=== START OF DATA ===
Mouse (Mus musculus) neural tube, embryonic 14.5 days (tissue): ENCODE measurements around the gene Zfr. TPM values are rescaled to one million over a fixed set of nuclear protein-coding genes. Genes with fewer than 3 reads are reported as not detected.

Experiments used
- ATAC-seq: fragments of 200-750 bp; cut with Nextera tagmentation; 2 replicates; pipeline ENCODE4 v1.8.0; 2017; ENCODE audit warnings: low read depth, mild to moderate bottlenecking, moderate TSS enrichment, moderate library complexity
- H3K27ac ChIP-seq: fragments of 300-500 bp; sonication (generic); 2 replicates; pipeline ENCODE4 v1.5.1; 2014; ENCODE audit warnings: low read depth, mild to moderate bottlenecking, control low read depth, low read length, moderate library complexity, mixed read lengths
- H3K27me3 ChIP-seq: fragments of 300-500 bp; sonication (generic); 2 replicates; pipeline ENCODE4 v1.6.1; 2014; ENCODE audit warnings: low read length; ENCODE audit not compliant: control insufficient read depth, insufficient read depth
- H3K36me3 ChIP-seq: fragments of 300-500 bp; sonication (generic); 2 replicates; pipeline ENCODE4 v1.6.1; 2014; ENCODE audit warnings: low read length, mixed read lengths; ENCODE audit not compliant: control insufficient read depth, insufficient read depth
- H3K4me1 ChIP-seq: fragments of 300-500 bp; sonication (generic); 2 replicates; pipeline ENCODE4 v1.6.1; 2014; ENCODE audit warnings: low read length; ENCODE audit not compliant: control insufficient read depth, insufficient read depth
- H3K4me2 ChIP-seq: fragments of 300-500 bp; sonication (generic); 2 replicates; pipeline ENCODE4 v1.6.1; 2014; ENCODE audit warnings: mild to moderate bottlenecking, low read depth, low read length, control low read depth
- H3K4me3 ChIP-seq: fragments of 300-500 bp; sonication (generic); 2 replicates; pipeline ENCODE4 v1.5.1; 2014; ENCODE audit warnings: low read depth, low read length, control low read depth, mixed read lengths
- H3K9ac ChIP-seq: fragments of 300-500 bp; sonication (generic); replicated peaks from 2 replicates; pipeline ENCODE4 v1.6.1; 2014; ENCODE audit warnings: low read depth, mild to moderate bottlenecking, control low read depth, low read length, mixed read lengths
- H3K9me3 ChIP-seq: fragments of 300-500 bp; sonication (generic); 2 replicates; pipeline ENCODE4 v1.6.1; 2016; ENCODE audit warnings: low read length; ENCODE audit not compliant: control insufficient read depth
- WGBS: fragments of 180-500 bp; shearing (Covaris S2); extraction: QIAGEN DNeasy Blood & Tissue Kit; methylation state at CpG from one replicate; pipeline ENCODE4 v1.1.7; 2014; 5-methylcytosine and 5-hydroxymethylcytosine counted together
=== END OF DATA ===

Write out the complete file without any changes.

Mouse (Mus musculus) neural tube, embryonic 14.5 days (tissue): ENCODE measurements around the gene Zfr. TPM values are rescaled to one million over a fixed set of nuclear protein-coding genes. Genes with fewer than 3 reads are reported as not detected.

Experiments used
- ATAC-seq: fragments of 200-750 bp; cut with Nextera tagmentation; 2 replicates; pipeline ENCODE4 v1.8.0; 2017; ENCODE audit warnings: low read depth, mild to moderate bottlenecking, moderate TSS enrichment, moderate library complexity
- H3K27ac ChIP-seq: fragments of 300-500 bp; sonication (generic); 2 replicates; pipeline ENCODE4 v1.5.1; 2014; ENCODE audit warnings: low read depth, mild to moderate bottlenecking, control low read depth, low read length, moderate library complexity, mixed read lengths
- H3K27me3 ChIP-seq: fragments of 300-500 bp; sonication (generic); 2 replicates; pipeline ENCODE4 v1.6.1; 2014; ENCODE audit warnings: low read length; ENCODE audit not compliant: control insufficient read depth, insufficient read depth
- H3K36me3 ChIP-seq: fragments of 300-500 bp; sonication (generic); 2 replicates; pipeline ENCODE4 v1.6.1; 2014; ENCODE audit warnings: low read length, mixed read lengths; ENCODE audit not compliant: control insufficient read depth, insufficient read depth
- H3K4me1 ChIP-seq: fragments of 300-500 bp; sonication (generic); 2 replicates; pipeline ENCODE4 v1.6.1; 2014; ENCODE audit warnings: low read length; ENCODE audit not compliant: control insufficient read depth, insufficient read depth
- H3K4me2 ChIP-seq: fragments of 300-500 bp; sonication (generic); 2 replicates; pipeline ENCODE4 v1.6.1; 2014; ENCODE audit warnings: mild to moderate bottlenecking, low read depth, low read length, control low read depth
- H3K4me3 ChIP-seq: fragments of 300-500 bp; sonication (generic); 2 replicates; pipeline ENCODE4 v1.5.1; 2014; ENCODE audit warnings: low read depth, low read length, control low read depth, mixed read lengths
- H3K9ac ChIP-seq: fragments of 300-500 bp; sonication (generic); replicated peaks from 2 replicates; pipeline ENCODE4 v1.6.1; 2014; ENCODE audit warnings: low read depth, mild to moderate bottlenecking, control low read depth, low read length, mixed read lengths
- H3K9me3 ChIP-seq: fragments of 300-500 bp; sonication (generic); 2 replicates; pipeline ENCODE4 v1.6.1; 2016; ENCODE audit warnings: low read length; ENCODE audit not compliant: control insufficient read depth
- WGBS: fragments of 180-500 bp; shearing (Covaris S2); extraction: QIAGEN DNeasy Blood & Tissue Kit; methylation state at CpG from one replicate; pipeline ENCODE4 v1.1.7; 2014; 5-methylcytosine and 5-hydroxymethylcytosine counted together